I mentioned in a recent post here about the interior style of ‘Rough Luxe’. This movement sees the combination of a little rough with a little luxury. Rejecting extravagence and minimalism and glamourously showing off raw imprefection, it’s a combination of styles.
Think shabby chic on a bigger budget, rough luxe is a style that is more in tune with it’s masculine, industrial side as opposed to feminine pastels and prints. Think worn and washed surfaces, together with rich textiles, quirky artworks and vintage pieces.
(image via | decoratorsnotebook.co.uk)
(image via | hoteldesign.com)
Above & Below: G Rough Hotel, in Rome affectionately self described as ‘unconventional luxury’.
Rough Luxe trend for boutique hotels continues to grow. The lastest to
join this style is that of the G-Rough Hotel in Rome. Opened in March,
this luxury five star, centrally located hotel features stripped walls
and exposed wooden beams. The decor is pared-back luxury, with retro
furnishings and vintage tiles. London’s own Rough Luxe Hotel
has been peddling this affection since 2008. A Georgian house in a
dodgy part of London takes pride on claiming that their rooms may be
small however the luxury is in the fine wine, bed linen, art and the hosts looking after you. So hotels are offering a different type of luxury, giving the AirBnB and 1BB generation a home-from-home experience.
(image via | hotelchatter.com)
So what is Rough Luxe to you and me? Put simply, it’s ‘old’ and ‘secondhand’ and that’s exactly how it’s supposed to look. This design trend combines story telling (the vintage) with raw materials (the building elements), to give a unique look.
We now live in an economy where people are buying less. Have you heard the word ‘deflation’ being thrown around in recent days in the UK press (prices coming down because demand is less)? People tend to be buying things that have more meaning. In a latest trend forecast, the rough luxe vibe has permeated in other areas too such as fashion, food and architecture. For example, barns, pulling down the old wooden beams and making furniture out of it’s rough beauty. In turn this creates a deep connection between the history behind that certain furnishing, heightening an owner’s pride level as there is a story to tell.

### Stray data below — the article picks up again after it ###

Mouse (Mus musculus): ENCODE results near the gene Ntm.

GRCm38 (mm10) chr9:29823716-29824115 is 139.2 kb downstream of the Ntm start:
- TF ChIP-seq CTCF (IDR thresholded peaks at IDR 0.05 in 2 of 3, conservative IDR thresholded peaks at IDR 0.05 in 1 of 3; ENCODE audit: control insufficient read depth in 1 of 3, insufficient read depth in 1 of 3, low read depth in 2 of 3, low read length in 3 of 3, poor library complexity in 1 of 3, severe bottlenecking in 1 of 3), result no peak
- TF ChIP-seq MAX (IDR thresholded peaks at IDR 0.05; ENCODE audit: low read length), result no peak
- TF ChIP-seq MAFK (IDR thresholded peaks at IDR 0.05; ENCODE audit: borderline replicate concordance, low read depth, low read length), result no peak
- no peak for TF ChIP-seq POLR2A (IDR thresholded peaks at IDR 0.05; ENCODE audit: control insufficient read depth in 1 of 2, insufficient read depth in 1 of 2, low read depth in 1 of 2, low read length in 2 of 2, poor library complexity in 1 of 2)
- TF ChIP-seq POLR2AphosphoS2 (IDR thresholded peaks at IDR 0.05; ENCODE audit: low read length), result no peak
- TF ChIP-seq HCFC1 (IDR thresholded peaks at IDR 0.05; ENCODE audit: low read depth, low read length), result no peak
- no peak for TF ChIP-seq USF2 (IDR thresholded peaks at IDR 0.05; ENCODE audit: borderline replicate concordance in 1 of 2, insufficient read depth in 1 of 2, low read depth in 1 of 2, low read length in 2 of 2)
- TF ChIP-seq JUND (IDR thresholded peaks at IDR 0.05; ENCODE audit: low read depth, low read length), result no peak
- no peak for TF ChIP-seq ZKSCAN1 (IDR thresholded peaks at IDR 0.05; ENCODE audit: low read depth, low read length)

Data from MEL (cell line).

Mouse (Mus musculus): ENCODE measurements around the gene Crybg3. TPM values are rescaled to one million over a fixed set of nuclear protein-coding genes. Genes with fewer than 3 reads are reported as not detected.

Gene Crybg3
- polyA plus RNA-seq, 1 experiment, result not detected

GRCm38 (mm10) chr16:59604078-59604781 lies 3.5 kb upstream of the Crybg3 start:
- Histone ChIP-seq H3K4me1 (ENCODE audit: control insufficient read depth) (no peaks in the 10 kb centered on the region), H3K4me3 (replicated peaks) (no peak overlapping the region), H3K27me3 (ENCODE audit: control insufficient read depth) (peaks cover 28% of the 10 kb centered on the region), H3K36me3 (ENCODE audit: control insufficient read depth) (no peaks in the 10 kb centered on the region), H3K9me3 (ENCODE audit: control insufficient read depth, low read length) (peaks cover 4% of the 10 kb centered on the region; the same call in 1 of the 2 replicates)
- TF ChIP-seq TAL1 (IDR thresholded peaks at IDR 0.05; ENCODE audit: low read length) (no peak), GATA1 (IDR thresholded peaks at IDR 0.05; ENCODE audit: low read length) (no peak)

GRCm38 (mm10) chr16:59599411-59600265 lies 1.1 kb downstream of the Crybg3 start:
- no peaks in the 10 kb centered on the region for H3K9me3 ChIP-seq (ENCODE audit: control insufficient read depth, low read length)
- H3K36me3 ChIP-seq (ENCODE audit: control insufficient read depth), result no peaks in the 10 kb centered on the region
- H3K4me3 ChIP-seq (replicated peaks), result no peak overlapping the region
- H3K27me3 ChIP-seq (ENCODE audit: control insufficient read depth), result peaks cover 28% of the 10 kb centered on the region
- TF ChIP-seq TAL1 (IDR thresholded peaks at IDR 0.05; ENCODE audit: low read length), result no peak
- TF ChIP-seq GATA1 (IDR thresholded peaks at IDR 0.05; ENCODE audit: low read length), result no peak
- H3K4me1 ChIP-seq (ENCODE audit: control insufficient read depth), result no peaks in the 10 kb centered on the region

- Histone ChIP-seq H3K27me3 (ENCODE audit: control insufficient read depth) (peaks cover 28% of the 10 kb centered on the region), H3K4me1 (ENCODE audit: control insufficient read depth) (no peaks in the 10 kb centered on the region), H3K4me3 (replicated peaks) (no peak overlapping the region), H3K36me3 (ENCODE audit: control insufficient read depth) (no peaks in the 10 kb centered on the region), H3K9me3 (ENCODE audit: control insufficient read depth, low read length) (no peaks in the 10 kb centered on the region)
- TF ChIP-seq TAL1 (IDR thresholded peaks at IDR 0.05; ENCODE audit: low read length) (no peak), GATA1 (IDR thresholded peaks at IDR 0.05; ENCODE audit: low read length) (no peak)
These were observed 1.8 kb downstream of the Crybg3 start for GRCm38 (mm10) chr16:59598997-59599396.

How to Bring Rough Luxe Home
1/ Mix and match materials, textures and colours such as reclaimed brick, oversized art and velvet. Brick brings the outside in giving a simple raw beauty.
(image via | trendir.com)
2/ Texture. Bring some accent textures into your room, such as burlap, canvas, linens and velvet.
3/ Use oversized furnishings and decorations. Collect bric-a-brac or purchase that central focus piece.
(image | Barker and Stonehouse)
Just launched from Barker and Stonehouse, Lauder 3 seat sofa £1,185 and Athos Coffee Table £785
4/ Don’t be shy with using a glitzy colour. A little bling goes a long way, adding depth to the luxurious side of rough luxe.
(image | Barker and Stonehouse)
Barker and Stonehouse, Golden Pineapple £29, Black and Orange Plate £22.50, Eton Candle Sticks £5 each and S/4 Square Mirrorred Wall Art £119.
So love it or hate it, ‘Rough Luxe’ combines the old with the new, the found with the fancy. What’s your thoughts?